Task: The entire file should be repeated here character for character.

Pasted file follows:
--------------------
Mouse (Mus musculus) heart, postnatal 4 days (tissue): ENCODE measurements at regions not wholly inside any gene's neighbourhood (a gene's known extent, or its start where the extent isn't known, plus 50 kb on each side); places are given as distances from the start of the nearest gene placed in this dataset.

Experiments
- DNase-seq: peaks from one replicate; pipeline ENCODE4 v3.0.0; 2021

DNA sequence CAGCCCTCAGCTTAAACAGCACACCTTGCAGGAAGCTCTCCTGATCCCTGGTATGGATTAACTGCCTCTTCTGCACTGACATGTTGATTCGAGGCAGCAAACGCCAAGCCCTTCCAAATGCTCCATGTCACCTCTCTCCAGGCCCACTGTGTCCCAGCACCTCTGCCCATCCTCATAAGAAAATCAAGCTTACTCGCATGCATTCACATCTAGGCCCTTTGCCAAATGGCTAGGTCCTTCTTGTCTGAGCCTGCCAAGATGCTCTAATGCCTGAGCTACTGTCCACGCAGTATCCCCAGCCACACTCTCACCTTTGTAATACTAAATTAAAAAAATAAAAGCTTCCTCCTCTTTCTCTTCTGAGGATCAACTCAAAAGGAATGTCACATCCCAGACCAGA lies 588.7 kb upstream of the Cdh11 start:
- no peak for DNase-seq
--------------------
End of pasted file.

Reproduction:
Mouse (Mus musculus) heart, postnatal 4 days (tissue): ENCODE measurements at regions not wholly inside any gene's neighbourhood (a gene's known extent, or its start where the extent isn't known, plus 50 kb on each side); places are given as distances from the start of the nearest gene placed in this dataset.

Experiments
- DNase-seq: peaks from one replicate; pipeline ENCODE4 v3.0.0; 2021

DNA sequence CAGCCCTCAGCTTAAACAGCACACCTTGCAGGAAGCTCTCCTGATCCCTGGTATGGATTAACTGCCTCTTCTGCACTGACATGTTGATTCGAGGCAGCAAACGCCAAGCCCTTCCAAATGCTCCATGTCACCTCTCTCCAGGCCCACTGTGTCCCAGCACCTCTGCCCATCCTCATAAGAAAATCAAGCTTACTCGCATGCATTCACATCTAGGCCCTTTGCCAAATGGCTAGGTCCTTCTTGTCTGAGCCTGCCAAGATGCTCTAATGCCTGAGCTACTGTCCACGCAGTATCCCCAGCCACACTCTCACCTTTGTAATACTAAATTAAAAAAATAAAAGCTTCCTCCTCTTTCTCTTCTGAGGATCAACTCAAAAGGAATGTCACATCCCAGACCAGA lies 588.7 kb upstream of the Cdh11 start:
- no peak for DNase-seq